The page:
The theme of last month’s QVS days was nonviolence, and our house had some interesting discussions around the idea that “violence” is actions and structures that inhibit human flourishing. As I participated in AVP, I saw glimpses of human flourishing in the inside guys, as I learned that among them were poets, entrepreneurs, teachers, cooks, spiritual leaders, and caretakers and as I admired their hard-earned skills in community building, democratic facilitation, de-escalation, and fellowship. When it came time for goodbyes on Sunday, the walls surrounding us seemed more impenetrable than ever. I wanted to share M.’s music with the world, so you could feel the same chills I have. I wanted R. on my team at work, doing outreach and advocacy with formerly incarcerated people. I wanted to take M.M. to a Quaker meeting, because I think he’d like what we’re about and because I know few people with such a gift for vocal ministry. But what flourishing that happened in Patuxent seemed to happen despite the prison system’s best efforts, and seemed to be a constant uphill battle. American prisons are frequently little more than warehouses for lawbreakers, predicated more on ideas of punishment than healing or growth.
Throughout the weekend, I often found myself glancing up at AVP’s list of ground rules and reflecting on one rule in particular: “We look for and affirm one another’s good points.” In a way, this seems like a secular version of the Quaker ideal of recognizing that of God in one another. And at the moment, that felt like the most important thing in the world. Witnessing the transformation that happened in one room in a prison outside of Baltimore as people listened to one another across differences, I had to wonder what would happen if such transformation was extended beyond the walls.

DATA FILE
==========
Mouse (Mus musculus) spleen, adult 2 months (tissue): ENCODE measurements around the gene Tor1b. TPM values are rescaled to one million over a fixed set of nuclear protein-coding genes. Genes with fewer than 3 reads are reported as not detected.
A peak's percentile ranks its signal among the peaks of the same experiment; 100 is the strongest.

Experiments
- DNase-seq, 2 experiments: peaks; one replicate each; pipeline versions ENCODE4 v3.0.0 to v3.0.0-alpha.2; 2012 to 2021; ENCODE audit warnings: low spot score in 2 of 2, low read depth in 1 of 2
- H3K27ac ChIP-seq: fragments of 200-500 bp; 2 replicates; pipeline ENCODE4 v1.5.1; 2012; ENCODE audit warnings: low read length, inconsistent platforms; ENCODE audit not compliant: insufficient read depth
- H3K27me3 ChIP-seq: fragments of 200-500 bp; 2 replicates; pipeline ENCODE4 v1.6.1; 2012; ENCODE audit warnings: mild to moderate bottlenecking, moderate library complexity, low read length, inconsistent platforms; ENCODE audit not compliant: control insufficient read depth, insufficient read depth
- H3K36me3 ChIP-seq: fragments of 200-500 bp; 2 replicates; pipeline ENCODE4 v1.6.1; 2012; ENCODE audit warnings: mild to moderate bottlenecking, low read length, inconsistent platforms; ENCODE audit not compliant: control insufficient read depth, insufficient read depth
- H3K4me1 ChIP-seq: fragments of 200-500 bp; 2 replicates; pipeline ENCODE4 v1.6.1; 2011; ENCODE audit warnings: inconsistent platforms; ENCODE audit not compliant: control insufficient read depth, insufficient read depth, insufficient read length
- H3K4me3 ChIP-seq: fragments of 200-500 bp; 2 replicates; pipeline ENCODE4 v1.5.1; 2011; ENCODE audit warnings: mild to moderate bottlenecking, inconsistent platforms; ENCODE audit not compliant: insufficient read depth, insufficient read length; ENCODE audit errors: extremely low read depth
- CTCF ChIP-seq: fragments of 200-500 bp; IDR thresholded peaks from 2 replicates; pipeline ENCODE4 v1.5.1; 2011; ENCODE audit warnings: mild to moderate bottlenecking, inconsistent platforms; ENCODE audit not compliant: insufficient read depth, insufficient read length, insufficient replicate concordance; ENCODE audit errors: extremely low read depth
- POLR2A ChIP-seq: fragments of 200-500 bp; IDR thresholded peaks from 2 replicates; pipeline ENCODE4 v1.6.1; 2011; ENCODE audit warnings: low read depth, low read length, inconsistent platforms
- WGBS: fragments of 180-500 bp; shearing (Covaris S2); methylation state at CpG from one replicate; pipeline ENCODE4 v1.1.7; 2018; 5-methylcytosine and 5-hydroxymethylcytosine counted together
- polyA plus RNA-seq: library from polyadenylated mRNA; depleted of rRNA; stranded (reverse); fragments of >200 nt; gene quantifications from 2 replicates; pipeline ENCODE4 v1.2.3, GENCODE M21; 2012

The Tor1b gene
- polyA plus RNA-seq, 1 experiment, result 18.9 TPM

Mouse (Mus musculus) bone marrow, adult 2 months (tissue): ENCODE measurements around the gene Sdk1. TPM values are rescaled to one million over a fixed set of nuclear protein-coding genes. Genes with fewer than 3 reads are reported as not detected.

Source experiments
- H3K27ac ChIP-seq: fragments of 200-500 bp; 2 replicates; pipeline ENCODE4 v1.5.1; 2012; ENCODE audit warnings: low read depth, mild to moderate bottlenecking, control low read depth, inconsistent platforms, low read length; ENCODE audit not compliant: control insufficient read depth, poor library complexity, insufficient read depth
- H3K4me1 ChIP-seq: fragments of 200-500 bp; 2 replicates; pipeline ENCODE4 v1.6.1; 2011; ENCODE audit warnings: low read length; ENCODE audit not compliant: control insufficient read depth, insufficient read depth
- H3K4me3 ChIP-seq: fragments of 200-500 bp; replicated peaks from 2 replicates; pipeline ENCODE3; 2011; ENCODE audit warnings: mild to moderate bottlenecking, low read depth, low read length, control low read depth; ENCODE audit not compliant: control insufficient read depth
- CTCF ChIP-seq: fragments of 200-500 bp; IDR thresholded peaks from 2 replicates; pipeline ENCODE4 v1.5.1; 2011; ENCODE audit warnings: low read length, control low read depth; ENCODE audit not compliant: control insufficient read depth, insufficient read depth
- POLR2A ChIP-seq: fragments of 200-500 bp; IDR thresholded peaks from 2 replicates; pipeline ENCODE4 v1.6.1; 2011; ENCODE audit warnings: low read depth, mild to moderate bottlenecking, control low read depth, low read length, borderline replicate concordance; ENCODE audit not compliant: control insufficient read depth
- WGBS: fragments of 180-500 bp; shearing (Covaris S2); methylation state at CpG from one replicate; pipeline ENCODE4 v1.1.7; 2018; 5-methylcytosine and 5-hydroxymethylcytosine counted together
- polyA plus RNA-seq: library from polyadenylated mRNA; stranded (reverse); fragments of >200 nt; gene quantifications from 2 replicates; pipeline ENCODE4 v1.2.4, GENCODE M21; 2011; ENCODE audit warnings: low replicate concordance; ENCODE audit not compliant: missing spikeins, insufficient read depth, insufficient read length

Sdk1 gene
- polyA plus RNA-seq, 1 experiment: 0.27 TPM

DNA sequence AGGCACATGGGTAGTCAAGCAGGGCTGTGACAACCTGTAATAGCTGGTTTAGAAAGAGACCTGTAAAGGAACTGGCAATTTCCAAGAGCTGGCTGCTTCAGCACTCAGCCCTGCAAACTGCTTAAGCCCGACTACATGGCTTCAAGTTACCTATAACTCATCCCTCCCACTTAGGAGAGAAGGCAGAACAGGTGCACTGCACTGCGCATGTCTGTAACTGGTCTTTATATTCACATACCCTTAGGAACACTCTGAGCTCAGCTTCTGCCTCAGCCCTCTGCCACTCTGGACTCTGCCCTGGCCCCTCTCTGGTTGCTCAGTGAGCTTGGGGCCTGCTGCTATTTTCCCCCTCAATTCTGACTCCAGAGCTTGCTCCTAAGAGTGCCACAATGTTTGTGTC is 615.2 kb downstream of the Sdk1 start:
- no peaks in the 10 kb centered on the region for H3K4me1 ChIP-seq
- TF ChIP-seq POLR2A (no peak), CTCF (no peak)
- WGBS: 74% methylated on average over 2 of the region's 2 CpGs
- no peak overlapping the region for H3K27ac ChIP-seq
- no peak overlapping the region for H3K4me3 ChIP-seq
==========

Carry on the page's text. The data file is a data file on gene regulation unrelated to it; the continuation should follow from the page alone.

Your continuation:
The theme for October’s QVS common programming was “Creation Care.” For the second Friday in the month, we had the opportunity to gather at Germantown Friends School, where some of our time together was devoted to exploring our relationship with Creation as a community.
Prior to Friday, everyone read two articles: Forget Shorter Showers by Derrick Jensen and The Pleasures of Eating by Wendall Berry. Each presented a perspective on the actions we can – and often are encouraged to – take and the effects these actions have upon ourselves and our world. We had queries to reflect upon for our discussion.